Mrs. Seymour Thornton has issued cards for a luncheon at the Ritz-Carlton, to be followed by a matinee theatre party, Saturday, December 19, in honor of Miss Elinor Judd Wilson, the débutante daughter of Mr. and Mrs. Charles H. Wilson. Among the guests will be Mrs. Charles H. Wilson, Mrs. Joseph B. Melton, Miss Katharine Torrey, Miss Marjorie Deland, Miss Eleanor B. Robinson, Miss Ethel Hastings, Miss Frances Tyler, Miss Elizabeth C. Jenkins, Miss Eleanore Curtis, Miss Elizabeth E. Mills, Miss Helena Rawlins, Miss Christine Rice and Miss Edith Harrold.


Philadelphia Ledger

Dr. and Mrs. T. Bradford Cotton have sent out invitations for a theatre party, followed by supper, at their home, 1802 Ashbury place, Monday night. Miss Hilda Taylor, the débutante daughter of Mr. and Mrs. Thomas R. Taylor, of Medina, is to be the guest of honor and the other guests are to be débutantes and men of the younger set to the number of 18.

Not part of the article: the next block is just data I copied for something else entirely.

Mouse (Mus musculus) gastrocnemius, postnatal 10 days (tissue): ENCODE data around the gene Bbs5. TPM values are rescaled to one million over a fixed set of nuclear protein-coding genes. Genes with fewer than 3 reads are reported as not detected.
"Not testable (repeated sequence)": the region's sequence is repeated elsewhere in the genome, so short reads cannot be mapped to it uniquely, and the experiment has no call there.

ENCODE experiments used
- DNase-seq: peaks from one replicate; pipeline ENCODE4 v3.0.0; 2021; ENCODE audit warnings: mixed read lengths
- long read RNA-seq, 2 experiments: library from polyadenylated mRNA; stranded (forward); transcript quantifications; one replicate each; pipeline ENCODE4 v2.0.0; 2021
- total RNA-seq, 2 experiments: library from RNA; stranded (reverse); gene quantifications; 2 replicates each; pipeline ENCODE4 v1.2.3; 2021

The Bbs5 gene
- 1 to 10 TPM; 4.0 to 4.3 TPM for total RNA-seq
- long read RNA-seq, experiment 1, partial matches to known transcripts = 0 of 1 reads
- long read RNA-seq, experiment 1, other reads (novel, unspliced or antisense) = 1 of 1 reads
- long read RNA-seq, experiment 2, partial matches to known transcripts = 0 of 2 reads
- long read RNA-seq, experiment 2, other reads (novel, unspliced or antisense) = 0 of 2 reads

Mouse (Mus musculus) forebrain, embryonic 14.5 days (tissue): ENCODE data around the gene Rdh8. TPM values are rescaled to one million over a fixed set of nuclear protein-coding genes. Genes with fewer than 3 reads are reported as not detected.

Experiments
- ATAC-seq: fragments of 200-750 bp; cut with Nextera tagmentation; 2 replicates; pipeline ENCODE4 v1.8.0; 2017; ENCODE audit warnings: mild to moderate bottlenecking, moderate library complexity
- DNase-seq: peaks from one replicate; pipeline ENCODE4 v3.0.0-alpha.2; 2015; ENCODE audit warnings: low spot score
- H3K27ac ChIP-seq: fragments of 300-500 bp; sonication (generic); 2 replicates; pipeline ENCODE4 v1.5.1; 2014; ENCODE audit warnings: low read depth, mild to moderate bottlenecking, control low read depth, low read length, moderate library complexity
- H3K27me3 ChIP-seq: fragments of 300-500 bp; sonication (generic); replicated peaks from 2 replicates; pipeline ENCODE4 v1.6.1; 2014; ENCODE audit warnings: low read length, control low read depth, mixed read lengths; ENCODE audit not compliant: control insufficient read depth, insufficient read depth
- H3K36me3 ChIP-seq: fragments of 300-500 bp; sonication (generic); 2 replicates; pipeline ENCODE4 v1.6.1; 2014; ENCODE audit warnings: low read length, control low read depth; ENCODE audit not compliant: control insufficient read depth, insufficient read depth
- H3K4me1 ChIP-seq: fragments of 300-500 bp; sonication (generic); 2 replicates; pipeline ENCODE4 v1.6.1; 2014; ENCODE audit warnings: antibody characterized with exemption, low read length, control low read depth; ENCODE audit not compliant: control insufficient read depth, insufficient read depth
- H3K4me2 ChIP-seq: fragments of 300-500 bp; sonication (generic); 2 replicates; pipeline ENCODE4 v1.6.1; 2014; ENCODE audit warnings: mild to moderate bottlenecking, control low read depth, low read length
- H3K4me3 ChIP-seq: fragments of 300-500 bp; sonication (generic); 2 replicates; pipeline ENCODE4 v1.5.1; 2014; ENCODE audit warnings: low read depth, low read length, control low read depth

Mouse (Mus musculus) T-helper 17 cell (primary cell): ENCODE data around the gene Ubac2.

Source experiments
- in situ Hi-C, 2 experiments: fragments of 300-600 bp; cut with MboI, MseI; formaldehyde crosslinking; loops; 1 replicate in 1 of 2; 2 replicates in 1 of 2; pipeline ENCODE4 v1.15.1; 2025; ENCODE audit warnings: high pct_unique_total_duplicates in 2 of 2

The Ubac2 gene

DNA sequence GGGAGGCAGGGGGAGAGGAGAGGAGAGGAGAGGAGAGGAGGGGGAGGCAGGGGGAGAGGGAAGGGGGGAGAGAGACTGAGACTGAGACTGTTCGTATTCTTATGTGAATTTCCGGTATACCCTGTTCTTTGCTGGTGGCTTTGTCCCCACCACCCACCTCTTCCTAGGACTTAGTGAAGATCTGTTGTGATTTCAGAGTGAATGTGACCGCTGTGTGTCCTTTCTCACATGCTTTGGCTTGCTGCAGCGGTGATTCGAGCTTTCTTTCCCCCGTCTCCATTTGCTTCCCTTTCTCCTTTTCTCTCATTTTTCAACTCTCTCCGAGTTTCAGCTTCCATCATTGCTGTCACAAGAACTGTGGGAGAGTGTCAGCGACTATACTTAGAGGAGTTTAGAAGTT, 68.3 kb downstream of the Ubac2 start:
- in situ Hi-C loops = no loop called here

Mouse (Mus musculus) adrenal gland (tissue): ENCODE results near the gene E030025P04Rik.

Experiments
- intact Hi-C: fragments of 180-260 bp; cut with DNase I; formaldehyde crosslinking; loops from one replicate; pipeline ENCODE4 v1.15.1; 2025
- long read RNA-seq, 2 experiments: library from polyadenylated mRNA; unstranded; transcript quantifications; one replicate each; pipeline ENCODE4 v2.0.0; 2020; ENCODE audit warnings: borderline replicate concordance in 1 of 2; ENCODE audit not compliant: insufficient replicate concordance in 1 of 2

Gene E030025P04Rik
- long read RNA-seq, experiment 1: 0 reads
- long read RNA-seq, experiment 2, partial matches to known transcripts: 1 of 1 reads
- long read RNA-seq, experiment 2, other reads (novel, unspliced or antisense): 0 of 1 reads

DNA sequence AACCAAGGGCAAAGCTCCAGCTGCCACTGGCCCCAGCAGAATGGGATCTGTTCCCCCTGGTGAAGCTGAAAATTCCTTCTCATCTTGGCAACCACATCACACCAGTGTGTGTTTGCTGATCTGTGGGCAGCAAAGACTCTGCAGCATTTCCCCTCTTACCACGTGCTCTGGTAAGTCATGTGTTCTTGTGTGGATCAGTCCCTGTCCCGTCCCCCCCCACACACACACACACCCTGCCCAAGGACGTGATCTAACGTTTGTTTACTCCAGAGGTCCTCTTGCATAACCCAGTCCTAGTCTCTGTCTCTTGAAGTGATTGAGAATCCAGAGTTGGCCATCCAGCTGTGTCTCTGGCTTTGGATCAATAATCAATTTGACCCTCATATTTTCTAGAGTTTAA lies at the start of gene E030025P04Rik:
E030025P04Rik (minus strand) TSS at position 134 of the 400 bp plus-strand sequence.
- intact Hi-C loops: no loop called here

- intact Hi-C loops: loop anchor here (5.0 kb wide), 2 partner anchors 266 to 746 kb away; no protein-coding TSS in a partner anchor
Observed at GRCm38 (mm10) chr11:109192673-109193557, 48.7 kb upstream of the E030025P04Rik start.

Philadelphia Ledger

Mr. and Mrs. James Francis Cheltenham gave a theatre party last night in honor of Miss Margaret Rand, daughter of Mr. and Mrs. Henry Augustus Rand. Afterwards the guests were entertained at a supper at the Ritz-Carlton.


Kansas City Star

Mr. and Mrs. Grant Milton Coffey entertained with an auction bridge party Friday evening, at which the engagement of their sister, Marion Perkins Clark, to Dr. Earl Bispam was announced. The place cards were water colored sketches of Cupid carrying envelopes in which were the announcements. Favors were won by Miss Eugenia Devine, Mrs. J. W. Harter, Dr. Earl Bispam and Mr. Benjamin G. Root. Guests were limited to the friends of Miss Clark.


Philadelphia Ledger